One of the most sacred laws of physics is that nothing can travel faster than the speed of light in vacuum. But this speed limit has been smashed in a recent experiment in which a laser pulse travels at more than 300 times the speed of light (L J Wang et al. 2000 Nature 406 277). However, the laws of physics remain intact because Lijun Wang and colleagues at the NEC Research Institute in Princeton in the US are able to explain the results of their experiment in terms of the classical theory of wave propagation.
Special relativity prevents any object with mass travelling at the speed of light, and the principle of causality – the notion that the cause comes before the effect – is used to rule out the possibility of superluminal (faster-than-light) travel by light itself. However, a pulse of light can have more than one speed because it is made up of light of different wavelengths. The individual waves travel at their own phase velocity, while the pulse itself travels with the group velocity. In a vacuum all the phase velocities and the group velocity are the same. In a dispersive medium, however, they are different because the refractive index is a function of wavelength, which means that the different wavelengths travel at different speeds. Wang and colleagues report evidence for a negative group velocity of -310c, where c (=300 million metres per second) is the speed of light in vacuum.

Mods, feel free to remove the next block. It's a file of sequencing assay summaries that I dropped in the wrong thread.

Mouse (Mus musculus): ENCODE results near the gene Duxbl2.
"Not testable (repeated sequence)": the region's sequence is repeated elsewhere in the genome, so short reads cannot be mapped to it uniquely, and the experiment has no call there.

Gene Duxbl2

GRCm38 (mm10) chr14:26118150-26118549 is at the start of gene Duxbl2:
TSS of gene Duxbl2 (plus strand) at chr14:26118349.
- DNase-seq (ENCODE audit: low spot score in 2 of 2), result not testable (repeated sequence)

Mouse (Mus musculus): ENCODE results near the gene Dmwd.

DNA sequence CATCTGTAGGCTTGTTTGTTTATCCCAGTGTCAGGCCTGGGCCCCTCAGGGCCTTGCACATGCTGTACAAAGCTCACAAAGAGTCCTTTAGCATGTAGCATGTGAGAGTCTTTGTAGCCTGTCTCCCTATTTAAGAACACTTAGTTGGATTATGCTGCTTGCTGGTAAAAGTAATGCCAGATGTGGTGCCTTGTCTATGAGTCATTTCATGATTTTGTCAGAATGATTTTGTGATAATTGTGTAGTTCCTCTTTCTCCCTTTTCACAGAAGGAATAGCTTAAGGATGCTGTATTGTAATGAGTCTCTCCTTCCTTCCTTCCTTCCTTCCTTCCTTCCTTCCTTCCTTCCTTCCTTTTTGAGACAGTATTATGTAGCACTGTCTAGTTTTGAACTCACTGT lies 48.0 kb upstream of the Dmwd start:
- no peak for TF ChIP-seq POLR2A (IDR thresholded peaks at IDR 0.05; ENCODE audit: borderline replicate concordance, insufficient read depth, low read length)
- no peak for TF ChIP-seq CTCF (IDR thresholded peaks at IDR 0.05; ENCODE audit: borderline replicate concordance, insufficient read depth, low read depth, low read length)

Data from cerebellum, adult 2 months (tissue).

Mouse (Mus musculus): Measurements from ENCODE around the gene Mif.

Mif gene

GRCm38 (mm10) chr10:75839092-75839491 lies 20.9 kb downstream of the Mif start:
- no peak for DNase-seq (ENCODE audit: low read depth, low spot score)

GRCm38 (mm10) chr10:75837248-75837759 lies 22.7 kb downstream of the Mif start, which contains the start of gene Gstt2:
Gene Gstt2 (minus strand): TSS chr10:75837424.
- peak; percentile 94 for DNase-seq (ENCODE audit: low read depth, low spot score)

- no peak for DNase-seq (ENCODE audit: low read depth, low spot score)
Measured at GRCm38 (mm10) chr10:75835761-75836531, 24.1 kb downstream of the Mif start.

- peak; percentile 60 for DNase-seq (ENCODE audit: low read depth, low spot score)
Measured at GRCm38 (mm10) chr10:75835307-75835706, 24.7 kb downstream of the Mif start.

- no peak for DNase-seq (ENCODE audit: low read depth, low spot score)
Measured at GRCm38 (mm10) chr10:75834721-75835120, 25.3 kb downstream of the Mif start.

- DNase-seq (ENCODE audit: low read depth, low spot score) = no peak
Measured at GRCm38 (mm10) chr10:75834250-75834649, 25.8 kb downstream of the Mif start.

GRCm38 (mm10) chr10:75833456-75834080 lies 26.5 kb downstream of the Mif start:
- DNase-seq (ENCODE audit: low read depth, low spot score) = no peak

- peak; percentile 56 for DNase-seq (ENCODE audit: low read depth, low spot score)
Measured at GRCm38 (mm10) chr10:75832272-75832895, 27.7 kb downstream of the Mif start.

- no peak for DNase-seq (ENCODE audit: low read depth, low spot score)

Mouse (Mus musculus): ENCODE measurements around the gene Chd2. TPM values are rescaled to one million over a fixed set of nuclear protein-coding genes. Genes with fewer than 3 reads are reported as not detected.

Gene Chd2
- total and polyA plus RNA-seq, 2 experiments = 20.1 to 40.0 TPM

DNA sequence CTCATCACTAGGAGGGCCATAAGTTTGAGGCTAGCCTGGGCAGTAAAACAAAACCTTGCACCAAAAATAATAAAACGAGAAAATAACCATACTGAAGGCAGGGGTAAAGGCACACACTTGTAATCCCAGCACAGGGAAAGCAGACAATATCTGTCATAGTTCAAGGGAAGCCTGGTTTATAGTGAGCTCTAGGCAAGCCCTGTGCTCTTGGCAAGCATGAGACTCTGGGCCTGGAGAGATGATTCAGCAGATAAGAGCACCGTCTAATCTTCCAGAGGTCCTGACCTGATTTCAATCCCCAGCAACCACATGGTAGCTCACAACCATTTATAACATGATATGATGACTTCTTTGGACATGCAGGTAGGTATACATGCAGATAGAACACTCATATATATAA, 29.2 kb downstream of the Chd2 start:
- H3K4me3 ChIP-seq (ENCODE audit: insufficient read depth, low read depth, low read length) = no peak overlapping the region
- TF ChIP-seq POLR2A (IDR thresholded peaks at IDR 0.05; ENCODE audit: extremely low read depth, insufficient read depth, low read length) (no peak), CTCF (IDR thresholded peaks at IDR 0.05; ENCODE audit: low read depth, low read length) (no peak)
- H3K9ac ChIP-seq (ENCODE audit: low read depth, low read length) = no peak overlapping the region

Their experimental set-up is remarkably similar to that used to slow light to a speed of just 17 metres per second last year. It relies on using two lasers and a magnetic field to prepare a gas of caesium atoms in an excited state. This state exhibits strong amplification or gain at two wavelengths, and highly anomalous dispersion – that is, the refractive index changes rapidly with wavelength – in the region between these two peaks.
Wang and colleagues begin by using a third continuous-wave laser to confirm that there are two peaks in the gain spectrum and that the refractive index does indeed change rapidly with wavelength in between. Next they send a 3.7-microsecond long laser pulse into the caesium cell, which is 6 centimetres long, and show that, at the correct wavelength, it emerges from the cell 62 nanoseconds sooner than would be expected if it had travelled at the speed of light. 62 nanoseconds might not sound like much, but since it should only take 0.2 nanoseconds for the pulse to pass through the cell, this means that the pulse has been travelling at 310 times the speed of light. Moreover, unlike previous superluminal experiments, the input and output pulse shapes are essentially the same.
There is no widespread agreement among physicists about the speed at which information is carried by pulses in such experiments. One definition is that it is the speed at which the point of half the maximum intensity on the leading edge of the pulse travels, but this velocity is superluminal in the Princeton experiment. The team intend to analyse this further, including cases in which the pulse contains only a few photons.